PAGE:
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Richard Neutra

MAGAZINE
March 7, 1993 | MICHAEL WEBB
If you like the cool geometry of classic modern furniture and want something fresher than the European standards, check out some newly reissued designs by architect Richard Neutra, who came to Los Angeles from Vienna in 1925 and worked here until his death in 1970. The revival was sparked by designer Terry Phipps, who rented the Neutra family's guest house in Silver Lake eight years ago and furnished it with a few of the architect's own chairs and tables.
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MAGAZINE
February 7, 1999 | Cathy Curtis
The elegant roue, Pierce Patchett, of "L.A. Confidential," likely would have raised an eyebrow at the very idea that the Austrian emigre modernist who designed his futuristic 1929 steel-and-glass hideaway in Los Feliz would ever work on a community college.
ENTERTAINMENT
April 9, 1992 | CHRISTOPHER KNIGHT, TIMES ART CRITIC
Here's an unusual way to celebrate the centennial of the birth of a creative genius: Get a wrecking ball and demolish one of his creations; then, open a joyful exhibition to praise him. Odd, yes. But, it's precisely the sequence of events at UCLA in its effort to mark the life of Richard Neutra (1892-1970), the Viennese-born, Los Angeles-based architect who ranks among the greatest International Style designers of the 20th Century.
CALIFORNIA | LOCAL
August 1, 2010 | Elaine Woo, Los Angeles Times
Max Lawrence, a successful meatpacker whose appreciation of midcentury modern design led him to co-found Architectural Pottery, an influential Los Angeles company that produced sculptural planters and urns coveted by collectors today, died of natural causes July 25 at his Los Angeles home, said his son, Damon. He was 98. Lawrence founded Architectural Pottery in 1950 with his wife, Rita, whose business and aesthetic savvy helped the company thrive for more than three decades. Showcasing the talents of potters such as David Cressey, John Follis and Rex Goode, they sold their creations to the vanguard of the modernist architecture movement that took root in Southern California in the post- World War II era. "Their role in establishing the unique look of midcentury California design can't be overstated.
NEWS
September 27, 2013 | By Lisa Boone
The first time Jack Latner's Hollywood Hills house was remodeled years ago, the big design move was an addition built literally around a spectacular 70-year-old sycamore tree: The trunk rose up from the floor and through the ceiling. “It was the best space in the house,” said Latner, 31, adding that guests naturally gravitated to the novel space. “But it was also my bedroom. I thought, 'Let's turn this room into the main feature of the house. This is where we are going to be spending most of our time.'” So for another remodel, Latner turned to Aaron Neubert , the Silver Lake architect who designed the first addition.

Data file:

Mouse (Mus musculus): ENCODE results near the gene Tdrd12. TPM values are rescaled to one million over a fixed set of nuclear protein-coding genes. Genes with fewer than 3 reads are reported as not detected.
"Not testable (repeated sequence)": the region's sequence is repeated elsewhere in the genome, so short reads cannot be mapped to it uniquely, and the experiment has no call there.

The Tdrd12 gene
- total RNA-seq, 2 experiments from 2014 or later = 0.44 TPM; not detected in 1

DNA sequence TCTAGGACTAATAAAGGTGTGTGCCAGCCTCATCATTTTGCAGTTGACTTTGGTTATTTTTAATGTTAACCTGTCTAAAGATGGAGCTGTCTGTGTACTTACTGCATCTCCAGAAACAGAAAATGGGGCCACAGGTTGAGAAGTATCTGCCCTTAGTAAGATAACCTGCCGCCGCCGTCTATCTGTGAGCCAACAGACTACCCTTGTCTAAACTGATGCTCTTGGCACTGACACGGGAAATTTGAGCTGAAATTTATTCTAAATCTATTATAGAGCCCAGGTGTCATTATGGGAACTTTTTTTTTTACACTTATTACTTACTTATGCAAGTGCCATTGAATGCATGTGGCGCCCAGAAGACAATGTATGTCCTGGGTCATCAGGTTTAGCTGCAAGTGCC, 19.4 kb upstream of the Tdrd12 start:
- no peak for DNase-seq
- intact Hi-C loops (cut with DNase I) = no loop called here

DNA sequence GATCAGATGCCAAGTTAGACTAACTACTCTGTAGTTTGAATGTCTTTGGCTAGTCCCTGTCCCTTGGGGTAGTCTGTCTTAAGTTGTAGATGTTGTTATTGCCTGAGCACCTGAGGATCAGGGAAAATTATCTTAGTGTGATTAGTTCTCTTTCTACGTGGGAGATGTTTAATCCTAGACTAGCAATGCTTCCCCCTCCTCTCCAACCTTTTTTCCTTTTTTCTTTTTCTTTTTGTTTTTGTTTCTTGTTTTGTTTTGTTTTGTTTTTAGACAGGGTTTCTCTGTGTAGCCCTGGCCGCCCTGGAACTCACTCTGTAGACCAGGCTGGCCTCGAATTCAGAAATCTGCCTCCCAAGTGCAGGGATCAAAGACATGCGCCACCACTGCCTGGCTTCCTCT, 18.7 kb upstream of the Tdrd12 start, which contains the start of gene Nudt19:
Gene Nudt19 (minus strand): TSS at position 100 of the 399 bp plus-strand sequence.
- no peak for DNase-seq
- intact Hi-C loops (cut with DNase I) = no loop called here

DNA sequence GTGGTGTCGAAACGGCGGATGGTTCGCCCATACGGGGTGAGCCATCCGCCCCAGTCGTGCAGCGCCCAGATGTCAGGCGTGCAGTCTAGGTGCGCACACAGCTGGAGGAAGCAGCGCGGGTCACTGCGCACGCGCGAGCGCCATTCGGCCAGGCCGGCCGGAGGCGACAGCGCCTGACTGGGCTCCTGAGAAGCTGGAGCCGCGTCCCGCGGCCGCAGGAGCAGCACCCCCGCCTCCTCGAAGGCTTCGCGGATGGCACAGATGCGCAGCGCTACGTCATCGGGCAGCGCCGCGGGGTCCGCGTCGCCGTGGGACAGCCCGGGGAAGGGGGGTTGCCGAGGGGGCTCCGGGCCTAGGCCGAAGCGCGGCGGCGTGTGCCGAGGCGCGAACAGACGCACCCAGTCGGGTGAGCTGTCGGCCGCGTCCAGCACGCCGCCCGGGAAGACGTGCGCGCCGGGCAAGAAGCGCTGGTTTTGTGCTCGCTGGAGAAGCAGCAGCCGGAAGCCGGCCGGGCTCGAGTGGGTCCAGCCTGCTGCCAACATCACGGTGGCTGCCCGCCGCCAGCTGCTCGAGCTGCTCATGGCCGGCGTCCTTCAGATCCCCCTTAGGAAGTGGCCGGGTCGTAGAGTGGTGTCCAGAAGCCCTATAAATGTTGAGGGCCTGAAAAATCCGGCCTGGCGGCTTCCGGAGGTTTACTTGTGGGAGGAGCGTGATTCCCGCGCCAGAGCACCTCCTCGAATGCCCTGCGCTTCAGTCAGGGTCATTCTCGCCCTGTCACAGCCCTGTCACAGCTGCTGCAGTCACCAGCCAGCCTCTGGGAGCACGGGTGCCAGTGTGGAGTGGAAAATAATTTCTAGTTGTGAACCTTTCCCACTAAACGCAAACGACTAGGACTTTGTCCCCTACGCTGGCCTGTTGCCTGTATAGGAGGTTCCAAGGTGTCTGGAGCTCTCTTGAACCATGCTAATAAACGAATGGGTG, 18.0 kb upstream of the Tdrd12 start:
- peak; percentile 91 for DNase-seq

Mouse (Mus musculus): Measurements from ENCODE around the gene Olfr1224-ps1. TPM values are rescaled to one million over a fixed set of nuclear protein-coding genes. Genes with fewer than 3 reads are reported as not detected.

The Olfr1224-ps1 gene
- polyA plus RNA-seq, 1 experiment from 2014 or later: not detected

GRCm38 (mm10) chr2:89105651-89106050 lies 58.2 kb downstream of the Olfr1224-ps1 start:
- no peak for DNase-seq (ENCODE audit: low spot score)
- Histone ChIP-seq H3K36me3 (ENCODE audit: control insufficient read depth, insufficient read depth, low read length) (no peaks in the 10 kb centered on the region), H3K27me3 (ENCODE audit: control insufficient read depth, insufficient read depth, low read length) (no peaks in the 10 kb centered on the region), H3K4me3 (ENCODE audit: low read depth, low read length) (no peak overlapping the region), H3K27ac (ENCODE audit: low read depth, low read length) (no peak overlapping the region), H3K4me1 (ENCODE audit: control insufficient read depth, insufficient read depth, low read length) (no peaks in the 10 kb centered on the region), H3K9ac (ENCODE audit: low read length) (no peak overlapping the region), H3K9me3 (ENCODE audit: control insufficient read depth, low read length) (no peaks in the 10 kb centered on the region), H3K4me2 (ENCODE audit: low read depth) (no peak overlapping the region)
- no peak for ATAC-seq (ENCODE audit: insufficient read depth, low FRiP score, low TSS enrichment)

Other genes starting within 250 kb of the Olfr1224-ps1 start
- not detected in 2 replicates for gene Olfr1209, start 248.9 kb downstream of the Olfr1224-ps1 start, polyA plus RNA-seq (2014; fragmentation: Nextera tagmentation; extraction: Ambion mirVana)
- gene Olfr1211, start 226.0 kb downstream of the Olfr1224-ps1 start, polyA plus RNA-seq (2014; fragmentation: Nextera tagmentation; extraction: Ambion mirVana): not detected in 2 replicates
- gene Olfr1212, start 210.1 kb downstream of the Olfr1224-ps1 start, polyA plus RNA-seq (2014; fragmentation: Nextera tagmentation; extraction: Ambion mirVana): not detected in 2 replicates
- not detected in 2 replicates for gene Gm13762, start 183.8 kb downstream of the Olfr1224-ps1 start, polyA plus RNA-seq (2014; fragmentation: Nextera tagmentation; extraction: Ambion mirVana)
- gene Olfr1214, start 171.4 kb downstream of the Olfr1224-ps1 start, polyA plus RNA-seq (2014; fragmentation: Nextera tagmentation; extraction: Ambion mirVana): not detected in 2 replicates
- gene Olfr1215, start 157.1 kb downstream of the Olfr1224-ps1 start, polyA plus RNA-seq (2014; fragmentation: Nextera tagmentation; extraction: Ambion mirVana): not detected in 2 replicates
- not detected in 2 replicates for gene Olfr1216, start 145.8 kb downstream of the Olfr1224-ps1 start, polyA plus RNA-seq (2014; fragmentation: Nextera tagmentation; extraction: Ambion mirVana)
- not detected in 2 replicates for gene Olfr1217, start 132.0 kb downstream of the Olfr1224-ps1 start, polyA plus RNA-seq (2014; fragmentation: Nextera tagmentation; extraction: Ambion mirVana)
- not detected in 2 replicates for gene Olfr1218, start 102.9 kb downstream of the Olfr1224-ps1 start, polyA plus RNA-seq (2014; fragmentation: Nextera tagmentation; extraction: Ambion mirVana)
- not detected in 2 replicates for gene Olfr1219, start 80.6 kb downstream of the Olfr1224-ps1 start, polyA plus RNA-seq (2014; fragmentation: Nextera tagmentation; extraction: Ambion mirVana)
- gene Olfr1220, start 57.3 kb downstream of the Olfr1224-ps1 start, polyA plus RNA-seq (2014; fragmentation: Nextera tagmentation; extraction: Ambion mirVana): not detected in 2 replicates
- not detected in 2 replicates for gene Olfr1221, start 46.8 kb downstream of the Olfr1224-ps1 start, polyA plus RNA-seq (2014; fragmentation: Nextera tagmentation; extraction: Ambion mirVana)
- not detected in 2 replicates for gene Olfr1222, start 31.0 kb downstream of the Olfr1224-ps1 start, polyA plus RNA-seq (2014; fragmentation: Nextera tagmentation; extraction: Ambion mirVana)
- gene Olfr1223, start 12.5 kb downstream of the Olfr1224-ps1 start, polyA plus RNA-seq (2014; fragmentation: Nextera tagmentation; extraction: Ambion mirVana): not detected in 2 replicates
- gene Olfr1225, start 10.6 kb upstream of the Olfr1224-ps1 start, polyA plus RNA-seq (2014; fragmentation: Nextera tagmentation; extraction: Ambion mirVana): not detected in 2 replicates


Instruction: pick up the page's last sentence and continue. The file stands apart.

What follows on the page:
NEWS
July 30, 1992 | JOSEF WOODARD, SPECIAL TO THE TIMES
Postmodernism began in architecture in the '70s, when it was decreed once and for all that modernism--with its flat-topped, rectangular compositions, resistance to ornamentation and brainy "strategies"--had worn out its welcome. Now it seems that postmodernism is having its own travails. What goes around comes home again. The restraint and focus of the moderns suddenly begins to look appealing after a period of fashionable pluralism. Take the case of Richard Neutra, who died in 1970.
ENTERTAINMENT
July 28, 2013 | By Liesl Bradner
If you stand on the corner of 4th and Spring streets in downtown, it's possible to view sections of at least 12 buildings designed by John Parkinson: the Los Angeles Theatre Center (formerly Security National Bank), the Title Insurance building and the city's first palatial hotel, the Spanish Renaissance-style Alexandria Hotel, to name a few. Oddly, the architect's name is not widely known, but his landmark structures - Los Angeles City Hall, Union Station, the L.A. Memorial Coliseum and Bullocks Wilshire - have defined the city's skyline since the early 20th century.
CALIFORNIA | LOCAL
April 13, 1986 | LARRY GORDON, Times Staff Writer
Dione Neutra is used to the world knocking on her front door. Her home on the eastern shore of the Silver Lake reservoir is a landmark of modernist design, a shrine to the international set and to her late husband, architect Richard Neutra, whose remains are buried in the backyard.
REAL ESTATE
April 5, 1992 | DIANE KANNER and FRED CHRISS, SPECIAL TO THE TIMES; Kanner and Chriss are collaborating on a six-part public television series on Los Angeles architecture. and
Spanish-style architecture was as hot as a tamale in 1928 Los Angeles. With its red-tile roofs and arched windows, the style satisfied the romantic vision newcomers expected of Southern California homes. So imagine the shock of neighbors and critics alike when, in that same year, a stark steel-and-glass spaceship of a house went up virtually overnight in the Hollywood Hills.
REAL ESTATE
September 6, 1992 | EVELYN DE WOLFE, TIMES STAFF WRITER
Events honoring architect Richard J. Neutra's 100th birthday are continuing at USC's Watt Hall with four remaining symposiums on Wednesday and Sept. 14, 21 and 28, held concurrently with the "Neutra Architecture--The View from the Inside," exhibit at the university's Helen Lindhurst galleries.
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